Emory Law Journal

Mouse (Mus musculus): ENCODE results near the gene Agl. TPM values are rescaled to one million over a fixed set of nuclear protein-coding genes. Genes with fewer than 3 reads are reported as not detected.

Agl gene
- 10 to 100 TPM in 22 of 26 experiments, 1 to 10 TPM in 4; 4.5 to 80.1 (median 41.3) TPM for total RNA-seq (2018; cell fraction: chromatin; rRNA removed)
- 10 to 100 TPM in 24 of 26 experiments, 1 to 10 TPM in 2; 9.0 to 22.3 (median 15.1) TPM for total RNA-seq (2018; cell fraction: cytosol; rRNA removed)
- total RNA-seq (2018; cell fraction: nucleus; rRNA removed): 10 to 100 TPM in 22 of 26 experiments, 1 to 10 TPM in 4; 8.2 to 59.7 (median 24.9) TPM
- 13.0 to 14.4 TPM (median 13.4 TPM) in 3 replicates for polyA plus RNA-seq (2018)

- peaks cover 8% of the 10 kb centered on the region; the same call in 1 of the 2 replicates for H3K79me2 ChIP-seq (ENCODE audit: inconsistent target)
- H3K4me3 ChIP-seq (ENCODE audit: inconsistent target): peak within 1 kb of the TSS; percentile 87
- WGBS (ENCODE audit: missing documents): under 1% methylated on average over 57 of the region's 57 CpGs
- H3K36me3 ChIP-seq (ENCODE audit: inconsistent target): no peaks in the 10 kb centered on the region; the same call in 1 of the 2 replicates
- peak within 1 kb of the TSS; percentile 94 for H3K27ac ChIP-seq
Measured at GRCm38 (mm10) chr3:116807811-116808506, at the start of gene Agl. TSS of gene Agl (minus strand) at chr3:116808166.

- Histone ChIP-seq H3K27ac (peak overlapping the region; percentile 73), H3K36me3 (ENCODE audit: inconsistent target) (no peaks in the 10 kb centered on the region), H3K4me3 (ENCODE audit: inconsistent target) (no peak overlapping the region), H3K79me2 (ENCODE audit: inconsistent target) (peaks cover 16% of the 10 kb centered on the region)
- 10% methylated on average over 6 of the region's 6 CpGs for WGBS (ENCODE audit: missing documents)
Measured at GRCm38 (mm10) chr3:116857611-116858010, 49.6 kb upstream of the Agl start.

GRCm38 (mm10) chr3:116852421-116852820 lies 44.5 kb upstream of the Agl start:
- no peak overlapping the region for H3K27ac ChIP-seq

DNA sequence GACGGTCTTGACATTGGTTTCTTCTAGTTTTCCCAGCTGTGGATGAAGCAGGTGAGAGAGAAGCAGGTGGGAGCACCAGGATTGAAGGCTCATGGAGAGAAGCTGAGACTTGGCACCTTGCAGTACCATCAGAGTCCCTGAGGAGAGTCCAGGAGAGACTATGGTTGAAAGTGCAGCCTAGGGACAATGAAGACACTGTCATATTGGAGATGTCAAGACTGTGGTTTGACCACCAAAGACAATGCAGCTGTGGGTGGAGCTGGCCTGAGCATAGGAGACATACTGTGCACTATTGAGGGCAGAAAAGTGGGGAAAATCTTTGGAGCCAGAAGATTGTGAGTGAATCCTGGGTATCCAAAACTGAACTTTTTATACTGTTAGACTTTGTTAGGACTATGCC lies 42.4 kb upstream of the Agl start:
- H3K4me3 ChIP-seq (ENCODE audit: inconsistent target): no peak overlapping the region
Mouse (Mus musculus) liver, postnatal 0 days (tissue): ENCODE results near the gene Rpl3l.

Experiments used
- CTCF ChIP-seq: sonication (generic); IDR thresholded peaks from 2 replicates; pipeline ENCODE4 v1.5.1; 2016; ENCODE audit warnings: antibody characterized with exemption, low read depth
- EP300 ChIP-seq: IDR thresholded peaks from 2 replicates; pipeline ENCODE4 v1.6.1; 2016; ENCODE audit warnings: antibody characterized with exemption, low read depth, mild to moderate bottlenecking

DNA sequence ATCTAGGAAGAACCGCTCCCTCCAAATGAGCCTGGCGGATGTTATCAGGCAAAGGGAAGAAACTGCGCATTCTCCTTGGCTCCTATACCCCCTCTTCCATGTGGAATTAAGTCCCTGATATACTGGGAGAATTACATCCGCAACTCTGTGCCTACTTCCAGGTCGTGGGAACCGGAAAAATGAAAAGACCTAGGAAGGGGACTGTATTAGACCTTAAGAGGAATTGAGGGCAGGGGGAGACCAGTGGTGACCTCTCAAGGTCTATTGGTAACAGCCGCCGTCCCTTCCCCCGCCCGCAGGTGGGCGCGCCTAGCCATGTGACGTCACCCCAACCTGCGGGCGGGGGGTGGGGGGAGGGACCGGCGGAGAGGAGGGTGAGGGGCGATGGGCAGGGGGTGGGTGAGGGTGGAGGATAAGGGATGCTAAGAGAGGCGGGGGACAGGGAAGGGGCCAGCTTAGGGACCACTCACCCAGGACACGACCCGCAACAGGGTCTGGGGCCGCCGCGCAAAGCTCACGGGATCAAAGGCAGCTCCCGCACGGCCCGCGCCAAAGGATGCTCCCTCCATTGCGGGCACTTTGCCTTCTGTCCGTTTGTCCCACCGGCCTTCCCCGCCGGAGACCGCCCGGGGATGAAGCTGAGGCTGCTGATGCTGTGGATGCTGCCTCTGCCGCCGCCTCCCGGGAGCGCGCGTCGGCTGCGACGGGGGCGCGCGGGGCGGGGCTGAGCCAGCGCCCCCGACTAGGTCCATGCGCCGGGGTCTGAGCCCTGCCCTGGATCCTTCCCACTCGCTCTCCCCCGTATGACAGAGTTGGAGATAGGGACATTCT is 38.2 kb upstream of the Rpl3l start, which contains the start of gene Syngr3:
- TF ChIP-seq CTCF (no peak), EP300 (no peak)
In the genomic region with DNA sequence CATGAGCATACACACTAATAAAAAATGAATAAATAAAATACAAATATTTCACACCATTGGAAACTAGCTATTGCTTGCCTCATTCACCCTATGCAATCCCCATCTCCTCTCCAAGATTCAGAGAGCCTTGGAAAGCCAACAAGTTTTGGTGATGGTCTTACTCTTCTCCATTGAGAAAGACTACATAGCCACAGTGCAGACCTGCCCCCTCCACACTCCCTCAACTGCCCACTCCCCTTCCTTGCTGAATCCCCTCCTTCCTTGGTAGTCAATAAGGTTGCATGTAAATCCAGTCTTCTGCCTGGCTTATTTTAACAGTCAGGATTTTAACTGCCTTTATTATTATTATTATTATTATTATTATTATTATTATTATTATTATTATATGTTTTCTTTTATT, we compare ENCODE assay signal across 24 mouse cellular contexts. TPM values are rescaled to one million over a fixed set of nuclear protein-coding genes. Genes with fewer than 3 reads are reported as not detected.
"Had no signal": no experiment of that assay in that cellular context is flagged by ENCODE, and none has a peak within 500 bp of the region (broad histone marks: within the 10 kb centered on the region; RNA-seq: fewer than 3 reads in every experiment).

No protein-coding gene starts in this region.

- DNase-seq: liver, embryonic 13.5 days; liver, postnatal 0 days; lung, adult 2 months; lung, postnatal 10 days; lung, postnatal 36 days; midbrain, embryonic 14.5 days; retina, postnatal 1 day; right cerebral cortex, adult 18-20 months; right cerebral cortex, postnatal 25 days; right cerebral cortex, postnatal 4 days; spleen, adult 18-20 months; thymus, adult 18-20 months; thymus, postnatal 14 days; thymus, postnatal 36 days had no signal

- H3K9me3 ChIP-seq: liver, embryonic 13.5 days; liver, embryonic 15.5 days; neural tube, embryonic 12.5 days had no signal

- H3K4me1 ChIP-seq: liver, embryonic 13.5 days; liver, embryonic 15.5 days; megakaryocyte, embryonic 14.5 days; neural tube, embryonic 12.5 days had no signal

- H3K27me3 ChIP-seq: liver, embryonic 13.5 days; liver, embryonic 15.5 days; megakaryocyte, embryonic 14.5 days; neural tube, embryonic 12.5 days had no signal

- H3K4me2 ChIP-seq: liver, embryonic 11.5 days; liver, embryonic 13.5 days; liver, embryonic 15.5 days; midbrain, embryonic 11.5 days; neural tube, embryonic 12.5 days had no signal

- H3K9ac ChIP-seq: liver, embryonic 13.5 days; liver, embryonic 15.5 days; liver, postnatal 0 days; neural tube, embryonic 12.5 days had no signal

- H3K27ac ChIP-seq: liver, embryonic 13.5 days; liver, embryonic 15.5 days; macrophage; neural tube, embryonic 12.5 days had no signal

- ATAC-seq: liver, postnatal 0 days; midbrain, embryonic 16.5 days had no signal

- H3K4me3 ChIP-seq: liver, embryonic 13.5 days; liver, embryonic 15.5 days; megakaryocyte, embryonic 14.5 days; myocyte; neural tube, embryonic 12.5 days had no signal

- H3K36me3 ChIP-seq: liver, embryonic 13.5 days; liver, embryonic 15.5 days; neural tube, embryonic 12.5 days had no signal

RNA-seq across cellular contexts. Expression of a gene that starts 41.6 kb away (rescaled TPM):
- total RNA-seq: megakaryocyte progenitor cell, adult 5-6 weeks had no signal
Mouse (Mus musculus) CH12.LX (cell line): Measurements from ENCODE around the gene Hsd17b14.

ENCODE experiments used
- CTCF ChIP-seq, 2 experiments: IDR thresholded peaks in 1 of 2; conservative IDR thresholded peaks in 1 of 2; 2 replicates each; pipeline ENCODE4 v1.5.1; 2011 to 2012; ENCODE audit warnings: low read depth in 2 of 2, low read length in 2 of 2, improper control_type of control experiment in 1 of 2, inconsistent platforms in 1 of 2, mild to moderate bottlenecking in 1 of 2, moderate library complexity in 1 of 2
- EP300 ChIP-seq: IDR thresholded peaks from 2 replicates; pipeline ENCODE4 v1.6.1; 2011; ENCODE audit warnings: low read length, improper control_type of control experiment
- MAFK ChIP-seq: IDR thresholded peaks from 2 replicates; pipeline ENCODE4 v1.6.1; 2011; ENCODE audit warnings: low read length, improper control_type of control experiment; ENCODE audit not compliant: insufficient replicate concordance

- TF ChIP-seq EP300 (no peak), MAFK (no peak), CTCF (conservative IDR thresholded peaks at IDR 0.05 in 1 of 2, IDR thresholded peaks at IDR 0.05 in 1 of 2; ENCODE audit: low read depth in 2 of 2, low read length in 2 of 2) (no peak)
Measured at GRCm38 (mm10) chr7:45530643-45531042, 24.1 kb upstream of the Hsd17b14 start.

The Federal Circuit¿s dismissal of Consumer Watchdog¿s appeal in 2014 illustrates a systemic shortcoming of standing in patent law. More specifically, the current implementation of the federal standing doctrine in patent litigation prevents public interest organizations from litigating the validity of patents. This shortcoming appears in spite of the fact that the patent system exists as a public endorsement of a private right in exchange for a purported social contribution on the part of the inventor and her invention. Instead of constructing an ill-fated legislative solution, this Comment suggests that the shortcoming may be overcome through action at the Patent Office. More specifically, the Patent Office, in promulgating rules relating to its internal operation, may establish a committee to recognize certain public interest organizations for membership in a special program. That program would offer those select organizations¿chosen on the basis of meritorious criteria and for a limited term¿the opportunity to submit themselves to monetary penalty upon losing an inter partes reexamination. The monetary loss then constitutes an injury in fact, the baseline requirement for appeal from administrative action.